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indicationFor the management of anxiety disorders or the short-term relief of the symptoms of anxiety, and also as an augmention of SSRI-treatment against depression.
pharmacologyBuspirone is used in the treatment of generalized anxiety where it has advantages over other antianxiety drugs because it does not cause sedation (drowsiness) and does not cause tolerance or physical dependence. Buspirone differs from typical benzodiazepine anxiolytics in that it does not exert anticonvulsant or muscle relaxant effects. It also lacks the prominent sedative effect that is associated with more typical anxiolytics. in vitro preclinical studies have shown that buspirone has a high affinity for serotonin (5-HT1A) receptors. Buspirone has no significant affinity for benzodiazepine receptors and does not affect GABA binding in vitro or in vivo when tested in preclinical models. Buspirone has moderate affinity for brain D2-dopamine receptors. Some studies do suggest that buspirone may have indirect effects on other neurotransmitter systems.
mechanism of actionBuspirone binds to 5-HT type 1A serotonin receptors on presynaptic neurons in the dorsal raphe and on postsynaptic neurons in the hippocampus, thus inhibiting the firing rate of 5-HT-containing neurons in the dorsal raphe. Buspirone also binds at dopamine type 2 (DA2) receptors, blocking presynaptic dopamine receptors. Buspirone increases firing in the locus ceruleus, an area of brain where norepinephrine cell bodies are found in high concentration. The net result of buspirone actions is that serotonergic activity is suppressed while noradrenergic and dopaminergic cell firing is enhanced.
toxicityOral, rat LD50 = 136 mg/kg. Symptoms of overdose include dizziness, drowsiness, nausea or vomiting, severe stomach upset, and unusually small pupils.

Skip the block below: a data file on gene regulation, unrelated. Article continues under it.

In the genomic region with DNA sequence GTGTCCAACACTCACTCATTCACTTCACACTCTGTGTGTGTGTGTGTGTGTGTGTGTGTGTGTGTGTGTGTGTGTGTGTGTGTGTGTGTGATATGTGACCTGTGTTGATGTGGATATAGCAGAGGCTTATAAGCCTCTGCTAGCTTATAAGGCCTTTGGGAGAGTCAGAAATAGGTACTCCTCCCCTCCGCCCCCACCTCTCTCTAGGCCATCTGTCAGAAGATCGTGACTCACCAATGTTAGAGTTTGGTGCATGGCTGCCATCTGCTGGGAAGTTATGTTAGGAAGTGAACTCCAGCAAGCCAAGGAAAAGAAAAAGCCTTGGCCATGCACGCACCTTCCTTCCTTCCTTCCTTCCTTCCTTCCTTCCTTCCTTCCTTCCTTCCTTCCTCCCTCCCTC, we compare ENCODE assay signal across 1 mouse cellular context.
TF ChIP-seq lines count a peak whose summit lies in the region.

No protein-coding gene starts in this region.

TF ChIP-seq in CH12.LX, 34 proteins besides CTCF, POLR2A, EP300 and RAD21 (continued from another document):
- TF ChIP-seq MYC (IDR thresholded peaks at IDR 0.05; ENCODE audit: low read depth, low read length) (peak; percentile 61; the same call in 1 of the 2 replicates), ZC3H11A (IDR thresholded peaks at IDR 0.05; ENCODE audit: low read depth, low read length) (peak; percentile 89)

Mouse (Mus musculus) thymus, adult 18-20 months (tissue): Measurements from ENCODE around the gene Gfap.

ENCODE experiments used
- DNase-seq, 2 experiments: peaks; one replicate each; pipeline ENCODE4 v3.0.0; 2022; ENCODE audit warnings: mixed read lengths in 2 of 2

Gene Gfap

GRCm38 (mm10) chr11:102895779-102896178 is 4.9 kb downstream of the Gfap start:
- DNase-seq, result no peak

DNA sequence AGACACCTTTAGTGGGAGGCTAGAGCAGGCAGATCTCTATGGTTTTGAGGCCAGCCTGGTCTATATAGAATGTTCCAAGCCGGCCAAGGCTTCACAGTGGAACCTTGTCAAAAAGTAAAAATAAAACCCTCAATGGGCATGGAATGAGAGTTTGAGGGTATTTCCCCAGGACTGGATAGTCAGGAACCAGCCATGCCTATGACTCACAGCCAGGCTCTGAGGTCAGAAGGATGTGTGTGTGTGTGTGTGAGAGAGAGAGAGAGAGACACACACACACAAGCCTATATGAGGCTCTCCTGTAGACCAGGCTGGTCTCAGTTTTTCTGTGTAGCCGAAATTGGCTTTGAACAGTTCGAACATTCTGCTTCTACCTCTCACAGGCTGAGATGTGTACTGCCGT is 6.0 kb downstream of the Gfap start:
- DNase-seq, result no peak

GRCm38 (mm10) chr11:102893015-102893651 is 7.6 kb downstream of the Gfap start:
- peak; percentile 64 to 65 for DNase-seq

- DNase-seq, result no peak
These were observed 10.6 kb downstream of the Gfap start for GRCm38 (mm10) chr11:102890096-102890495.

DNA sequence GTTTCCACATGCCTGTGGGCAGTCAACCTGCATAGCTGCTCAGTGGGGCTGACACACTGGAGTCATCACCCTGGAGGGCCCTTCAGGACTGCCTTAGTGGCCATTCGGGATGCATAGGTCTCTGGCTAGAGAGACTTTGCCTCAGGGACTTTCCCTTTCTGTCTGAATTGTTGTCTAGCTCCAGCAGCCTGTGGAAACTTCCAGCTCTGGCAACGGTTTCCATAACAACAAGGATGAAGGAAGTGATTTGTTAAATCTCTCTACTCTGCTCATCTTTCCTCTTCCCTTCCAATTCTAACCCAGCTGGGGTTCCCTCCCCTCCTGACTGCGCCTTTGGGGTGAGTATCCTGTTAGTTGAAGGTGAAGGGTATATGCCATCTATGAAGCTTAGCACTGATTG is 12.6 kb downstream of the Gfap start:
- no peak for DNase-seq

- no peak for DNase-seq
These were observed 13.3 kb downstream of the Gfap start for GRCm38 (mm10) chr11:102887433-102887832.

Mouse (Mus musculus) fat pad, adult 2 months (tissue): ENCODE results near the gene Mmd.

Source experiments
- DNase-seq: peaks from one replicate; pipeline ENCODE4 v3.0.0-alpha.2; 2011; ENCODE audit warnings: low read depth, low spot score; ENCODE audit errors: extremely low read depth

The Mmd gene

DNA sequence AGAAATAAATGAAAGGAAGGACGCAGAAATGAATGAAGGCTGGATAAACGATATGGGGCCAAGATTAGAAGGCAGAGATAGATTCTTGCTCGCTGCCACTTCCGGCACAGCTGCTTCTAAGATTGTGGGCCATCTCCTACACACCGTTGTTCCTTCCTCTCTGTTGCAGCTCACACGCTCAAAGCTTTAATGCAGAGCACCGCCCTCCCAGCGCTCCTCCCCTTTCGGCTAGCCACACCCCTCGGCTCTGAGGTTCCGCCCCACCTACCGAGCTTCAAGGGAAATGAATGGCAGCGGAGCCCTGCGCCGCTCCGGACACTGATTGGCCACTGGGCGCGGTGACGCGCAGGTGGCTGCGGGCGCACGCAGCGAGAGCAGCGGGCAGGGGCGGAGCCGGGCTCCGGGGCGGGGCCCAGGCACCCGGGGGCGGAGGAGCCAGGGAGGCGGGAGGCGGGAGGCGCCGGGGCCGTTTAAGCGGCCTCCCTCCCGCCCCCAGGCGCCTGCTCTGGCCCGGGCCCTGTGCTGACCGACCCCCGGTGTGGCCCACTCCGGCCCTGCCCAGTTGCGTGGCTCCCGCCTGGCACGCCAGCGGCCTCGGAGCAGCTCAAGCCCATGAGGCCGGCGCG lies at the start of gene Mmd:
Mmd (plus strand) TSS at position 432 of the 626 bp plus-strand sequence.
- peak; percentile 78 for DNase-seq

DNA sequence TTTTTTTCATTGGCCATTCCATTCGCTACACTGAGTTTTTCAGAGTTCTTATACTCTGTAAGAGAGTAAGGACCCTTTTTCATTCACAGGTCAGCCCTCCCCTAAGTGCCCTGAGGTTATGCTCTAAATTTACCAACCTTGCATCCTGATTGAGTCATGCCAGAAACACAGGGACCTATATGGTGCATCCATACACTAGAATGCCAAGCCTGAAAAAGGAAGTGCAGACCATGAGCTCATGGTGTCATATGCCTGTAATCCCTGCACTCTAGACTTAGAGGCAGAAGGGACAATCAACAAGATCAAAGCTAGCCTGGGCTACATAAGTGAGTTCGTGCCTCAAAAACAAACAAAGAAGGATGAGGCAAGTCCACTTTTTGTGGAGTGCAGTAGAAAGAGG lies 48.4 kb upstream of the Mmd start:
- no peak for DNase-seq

biotransformationMetabolized hepatically, primarily by oxidation by cytochrome P450 3A4 producing several hydroxylated derivatives and a pharmacologically active metabolite, 1-pyrimidinylpiperazine (1-PP)
absorptionRapidly absorbed in man. Bioavailability is low and variable (approximately 5%) due to extensive first pass metabolism.
half life2-3 hours (although the action of a single dose is much longer than the short halflife indicates).
route of eliminationIn a single-dose study using 14C-labeled buspirone, 29% to 63% of the dose was excreted in the urine within 24 hours, primarily as metabolites; fecal excretion accounted for 18% to 38% of the dose.
drug interactionsClarithromycin: Clarithromycin may increase the effect and toxicity of buspirone.
Desvenlafaxine: Increased risk of serotonin syndrome. Monitor for symptoms of serotonin syndrome.
Diltiazem: The calcium channel blocker, diltiazem, increases the effect and toxicity of buspirone.
Erythromycin: The macrolide, erythromycin, may increase the effect and toxicity of buspirone.
Isocarboxazid: Possible blood pressure elevation
Josamycin: The macrolide, josamycin, may increase the effect and toxicity of buspirone.
Nefazodone: Nefazodone increases the effect of buspirone
Phenelzine: Possible blood pressure elevation
Rasagiline: Possible blood pressure elevation
Rifabutin: Rifabutin decreases the effect of buspirone
Rifampin: Rifampin decreases the effect of buspirone
Ritonavir: Ritonavir increases the effect and toxicity of buspirone
Telithromycin: Telithromycin may reduce clearance of Buspirone. Consider alternate therapy or monitor for changes in the therapeutic/adverse effects of Buspirone if Telithromycin is initiated, discontinued or dose changed.
Tranylcypromine: Buspirone may increase the adverse effects of Tranylcypromine. Elevation of blood pressure may occur. Concomitant therapy also may increase the risk of serotonin syndrome. Concomitant therapy should be avoided.
Trazodone: Increased risk of serotonin syndrome. Monitor for symptoms of serotonin syndrome.
Trimipramine: Increased risk of serotonin syndrome. Monitor for symptoms of serotonin syndrome.
Venlafaxine: Increased risk of serotonin syndrome. Monitor for symptoms of serotonin syndrome.
Verapamil: Verapamil may increase the serum concentration of Buspirone. The likely occurs via Verapamil-mediated CYP3A4 inhibition resulting in decreased Buspirone metabolism. Monitor for changes in the therapeutic/adverse effects of Buspirone if Verpamil is initiated, discontinued or dose changed.
Voriconazole: Voriconazole may increase the serum concentration of buspirone likely by decreasing its metabolism via CYP3A4. Monitor for changes in the therapeutic and adverse effects of buspirone if voriconazole is initiated, discontinued or dose changed.
Zolmitriptan: Use of two serotonin modulators, such as zolmitriptan and buspirone, increases the risk of serotonin syndrome. Consider alternate therapy or monitor for serotonin syndrome during concomitant therapy.